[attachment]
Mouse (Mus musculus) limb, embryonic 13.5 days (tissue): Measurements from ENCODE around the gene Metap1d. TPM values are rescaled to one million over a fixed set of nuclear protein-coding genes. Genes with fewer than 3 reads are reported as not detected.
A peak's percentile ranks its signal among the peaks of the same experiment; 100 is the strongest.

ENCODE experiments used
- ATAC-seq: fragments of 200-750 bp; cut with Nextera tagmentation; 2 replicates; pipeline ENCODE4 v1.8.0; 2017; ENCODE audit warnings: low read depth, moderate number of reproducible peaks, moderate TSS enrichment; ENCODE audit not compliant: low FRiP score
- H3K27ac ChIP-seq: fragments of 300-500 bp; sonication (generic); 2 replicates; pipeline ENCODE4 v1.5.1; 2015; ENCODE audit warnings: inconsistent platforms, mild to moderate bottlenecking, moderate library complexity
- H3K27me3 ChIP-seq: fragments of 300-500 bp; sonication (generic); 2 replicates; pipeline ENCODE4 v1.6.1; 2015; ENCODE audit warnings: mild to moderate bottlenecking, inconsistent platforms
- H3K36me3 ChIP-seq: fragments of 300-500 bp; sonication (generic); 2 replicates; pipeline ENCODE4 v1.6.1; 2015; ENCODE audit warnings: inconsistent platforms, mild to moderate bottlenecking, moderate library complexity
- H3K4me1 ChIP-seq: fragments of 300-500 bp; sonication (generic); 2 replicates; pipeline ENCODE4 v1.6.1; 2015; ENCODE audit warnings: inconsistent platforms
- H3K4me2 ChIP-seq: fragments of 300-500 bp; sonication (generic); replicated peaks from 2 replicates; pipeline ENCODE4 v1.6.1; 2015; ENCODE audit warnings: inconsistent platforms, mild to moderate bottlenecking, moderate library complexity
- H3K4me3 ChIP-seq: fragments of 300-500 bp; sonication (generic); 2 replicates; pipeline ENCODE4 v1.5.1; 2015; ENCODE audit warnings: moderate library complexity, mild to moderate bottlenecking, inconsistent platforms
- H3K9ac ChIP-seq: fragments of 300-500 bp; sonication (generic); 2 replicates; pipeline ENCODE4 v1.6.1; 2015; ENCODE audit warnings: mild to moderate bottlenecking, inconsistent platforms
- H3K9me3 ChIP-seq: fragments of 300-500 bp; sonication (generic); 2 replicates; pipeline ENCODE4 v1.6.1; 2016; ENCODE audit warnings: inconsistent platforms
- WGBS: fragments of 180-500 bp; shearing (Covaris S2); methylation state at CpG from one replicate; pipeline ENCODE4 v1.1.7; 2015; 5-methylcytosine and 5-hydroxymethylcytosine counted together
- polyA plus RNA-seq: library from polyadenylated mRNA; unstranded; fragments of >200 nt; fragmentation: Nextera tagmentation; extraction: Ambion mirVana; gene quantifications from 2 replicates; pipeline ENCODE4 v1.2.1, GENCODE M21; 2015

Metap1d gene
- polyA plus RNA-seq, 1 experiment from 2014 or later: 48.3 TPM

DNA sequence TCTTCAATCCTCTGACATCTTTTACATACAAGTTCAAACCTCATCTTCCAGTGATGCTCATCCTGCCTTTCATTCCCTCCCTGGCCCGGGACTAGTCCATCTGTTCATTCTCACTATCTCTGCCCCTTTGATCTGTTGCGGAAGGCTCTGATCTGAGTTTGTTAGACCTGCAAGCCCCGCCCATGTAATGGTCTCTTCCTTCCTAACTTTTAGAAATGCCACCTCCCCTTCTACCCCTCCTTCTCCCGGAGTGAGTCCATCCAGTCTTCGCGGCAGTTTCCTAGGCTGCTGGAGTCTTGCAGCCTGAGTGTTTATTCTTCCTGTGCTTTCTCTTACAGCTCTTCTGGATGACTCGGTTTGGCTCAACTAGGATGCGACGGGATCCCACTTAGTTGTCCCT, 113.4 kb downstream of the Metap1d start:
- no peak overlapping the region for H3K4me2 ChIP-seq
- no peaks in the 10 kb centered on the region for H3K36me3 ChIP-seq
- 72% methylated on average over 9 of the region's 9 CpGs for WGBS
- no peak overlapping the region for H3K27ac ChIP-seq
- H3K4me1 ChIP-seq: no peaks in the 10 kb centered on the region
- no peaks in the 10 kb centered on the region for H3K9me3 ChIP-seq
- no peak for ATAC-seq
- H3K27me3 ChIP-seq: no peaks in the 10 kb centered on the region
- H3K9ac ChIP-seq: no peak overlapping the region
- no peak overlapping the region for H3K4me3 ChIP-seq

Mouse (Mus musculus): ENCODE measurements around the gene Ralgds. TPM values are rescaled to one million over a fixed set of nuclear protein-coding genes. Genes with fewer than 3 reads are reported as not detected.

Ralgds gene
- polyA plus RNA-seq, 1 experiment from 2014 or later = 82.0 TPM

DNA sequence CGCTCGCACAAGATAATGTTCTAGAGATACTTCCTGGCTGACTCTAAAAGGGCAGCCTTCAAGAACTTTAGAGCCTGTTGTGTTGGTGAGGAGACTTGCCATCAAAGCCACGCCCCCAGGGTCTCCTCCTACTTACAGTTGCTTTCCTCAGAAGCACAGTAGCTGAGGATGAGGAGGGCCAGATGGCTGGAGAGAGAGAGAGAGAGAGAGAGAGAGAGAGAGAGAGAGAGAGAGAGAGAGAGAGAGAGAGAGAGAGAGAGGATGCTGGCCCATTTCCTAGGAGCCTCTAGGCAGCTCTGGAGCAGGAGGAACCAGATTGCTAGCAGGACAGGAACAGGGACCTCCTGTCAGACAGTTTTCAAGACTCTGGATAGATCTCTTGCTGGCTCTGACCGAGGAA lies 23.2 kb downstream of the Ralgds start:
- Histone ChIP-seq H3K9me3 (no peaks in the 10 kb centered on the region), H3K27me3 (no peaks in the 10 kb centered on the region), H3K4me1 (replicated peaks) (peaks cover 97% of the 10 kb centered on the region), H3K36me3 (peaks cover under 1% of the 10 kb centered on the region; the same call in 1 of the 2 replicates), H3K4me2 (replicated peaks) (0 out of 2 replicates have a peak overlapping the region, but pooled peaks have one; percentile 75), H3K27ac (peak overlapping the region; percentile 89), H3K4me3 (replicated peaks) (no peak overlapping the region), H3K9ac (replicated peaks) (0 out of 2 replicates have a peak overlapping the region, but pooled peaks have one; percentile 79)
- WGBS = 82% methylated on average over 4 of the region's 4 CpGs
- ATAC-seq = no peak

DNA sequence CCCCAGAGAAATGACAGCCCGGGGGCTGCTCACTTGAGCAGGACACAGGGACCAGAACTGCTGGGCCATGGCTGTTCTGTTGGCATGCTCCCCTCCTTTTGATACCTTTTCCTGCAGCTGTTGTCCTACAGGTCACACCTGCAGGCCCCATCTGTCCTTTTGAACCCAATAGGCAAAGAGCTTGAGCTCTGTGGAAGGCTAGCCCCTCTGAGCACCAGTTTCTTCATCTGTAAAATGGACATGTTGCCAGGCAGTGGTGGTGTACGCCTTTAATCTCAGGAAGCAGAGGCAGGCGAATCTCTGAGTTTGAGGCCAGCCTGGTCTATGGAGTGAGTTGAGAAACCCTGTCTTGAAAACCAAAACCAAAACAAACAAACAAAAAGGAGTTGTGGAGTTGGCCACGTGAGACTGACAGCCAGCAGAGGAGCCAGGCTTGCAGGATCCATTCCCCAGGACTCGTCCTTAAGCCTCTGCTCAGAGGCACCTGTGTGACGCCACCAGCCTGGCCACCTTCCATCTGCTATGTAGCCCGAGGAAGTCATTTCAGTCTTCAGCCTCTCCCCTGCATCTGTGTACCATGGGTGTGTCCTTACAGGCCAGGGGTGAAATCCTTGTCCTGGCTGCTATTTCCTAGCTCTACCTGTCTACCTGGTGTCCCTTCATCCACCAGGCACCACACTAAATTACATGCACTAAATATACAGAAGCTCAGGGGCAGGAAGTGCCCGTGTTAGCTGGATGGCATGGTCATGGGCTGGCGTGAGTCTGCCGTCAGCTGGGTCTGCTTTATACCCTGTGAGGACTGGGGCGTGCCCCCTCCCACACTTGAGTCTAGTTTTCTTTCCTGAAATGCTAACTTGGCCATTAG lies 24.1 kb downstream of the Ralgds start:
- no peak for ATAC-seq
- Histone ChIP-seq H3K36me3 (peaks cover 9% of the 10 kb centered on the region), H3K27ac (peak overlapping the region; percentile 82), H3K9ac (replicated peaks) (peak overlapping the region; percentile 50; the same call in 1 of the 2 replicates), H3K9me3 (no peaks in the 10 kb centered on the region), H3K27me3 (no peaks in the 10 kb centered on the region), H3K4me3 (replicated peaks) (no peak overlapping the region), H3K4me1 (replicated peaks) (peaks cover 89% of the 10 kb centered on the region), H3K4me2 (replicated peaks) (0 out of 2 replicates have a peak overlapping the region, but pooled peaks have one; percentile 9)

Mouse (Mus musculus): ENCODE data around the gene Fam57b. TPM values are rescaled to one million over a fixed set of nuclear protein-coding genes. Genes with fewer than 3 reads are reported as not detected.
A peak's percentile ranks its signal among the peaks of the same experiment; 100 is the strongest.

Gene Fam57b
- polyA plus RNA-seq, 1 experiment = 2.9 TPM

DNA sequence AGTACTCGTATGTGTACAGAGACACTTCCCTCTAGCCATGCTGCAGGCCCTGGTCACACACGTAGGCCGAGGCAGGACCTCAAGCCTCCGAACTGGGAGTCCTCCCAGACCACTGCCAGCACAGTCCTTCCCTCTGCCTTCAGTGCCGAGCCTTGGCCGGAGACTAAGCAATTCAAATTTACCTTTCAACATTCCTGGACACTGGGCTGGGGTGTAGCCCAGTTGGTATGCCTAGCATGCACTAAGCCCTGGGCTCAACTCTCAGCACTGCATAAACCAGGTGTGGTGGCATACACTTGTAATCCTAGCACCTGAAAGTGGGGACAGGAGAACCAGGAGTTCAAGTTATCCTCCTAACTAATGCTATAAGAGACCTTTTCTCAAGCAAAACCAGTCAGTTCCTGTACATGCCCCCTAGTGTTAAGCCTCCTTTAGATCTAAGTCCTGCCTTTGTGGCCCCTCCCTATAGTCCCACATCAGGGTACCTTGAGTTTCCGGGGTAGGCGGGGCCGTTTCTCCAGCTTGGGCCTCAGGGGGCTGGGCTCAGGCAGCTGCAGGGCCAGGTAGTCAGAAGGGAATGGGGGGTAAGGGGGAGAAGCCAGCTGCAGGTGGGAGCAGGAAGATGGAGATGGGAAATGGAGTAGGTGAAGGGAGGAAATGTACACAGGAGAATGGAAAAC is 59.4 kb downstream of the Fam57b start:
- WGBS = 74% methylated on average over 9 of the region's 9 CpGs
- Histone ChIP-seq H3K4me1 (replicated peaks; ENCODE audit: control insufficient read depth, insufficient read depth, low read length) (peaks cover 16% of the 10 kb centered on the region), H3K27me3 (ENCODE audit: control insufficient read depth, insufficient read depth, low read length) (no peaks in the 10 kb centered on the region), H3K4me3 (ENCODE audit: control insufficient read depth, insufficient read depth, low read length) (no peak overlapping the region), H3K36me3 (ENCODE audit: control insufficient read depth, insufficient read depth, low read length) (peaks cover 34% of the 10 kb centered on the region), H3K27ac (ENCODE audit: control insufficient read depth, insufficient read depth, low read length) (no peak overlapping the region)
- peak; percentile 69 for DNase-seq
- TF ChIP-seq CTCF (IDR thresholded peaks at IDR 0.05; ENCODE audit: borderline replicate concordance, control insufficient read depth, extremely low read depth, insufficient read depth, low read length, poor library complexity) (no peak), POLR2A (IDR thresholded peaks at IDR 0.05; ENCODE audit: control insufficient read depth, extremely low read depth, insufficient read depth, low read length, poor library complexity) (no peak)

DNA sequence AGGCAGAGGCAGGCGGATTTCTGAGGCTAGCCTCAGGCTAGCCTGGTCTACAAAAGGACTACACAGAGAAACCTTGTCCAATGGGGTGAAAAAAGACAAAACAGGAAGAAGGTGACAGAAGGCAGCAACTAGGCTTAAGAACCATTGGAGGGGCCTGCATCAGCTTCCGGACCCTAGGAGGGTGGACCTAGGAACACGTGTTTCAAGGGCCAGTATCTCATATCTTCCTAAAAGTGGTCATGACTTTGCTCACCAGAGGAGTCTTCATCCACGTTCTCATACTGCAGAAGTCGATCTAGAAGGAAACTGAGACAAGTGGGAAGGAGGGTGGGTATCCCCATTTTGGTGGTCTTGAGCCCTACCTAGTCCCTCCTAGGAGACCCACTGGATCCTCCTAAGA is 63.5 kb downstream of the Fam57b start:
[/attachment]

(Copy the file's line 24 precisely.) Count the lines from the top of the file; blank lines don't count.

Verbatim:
- no peak for ATAC-seq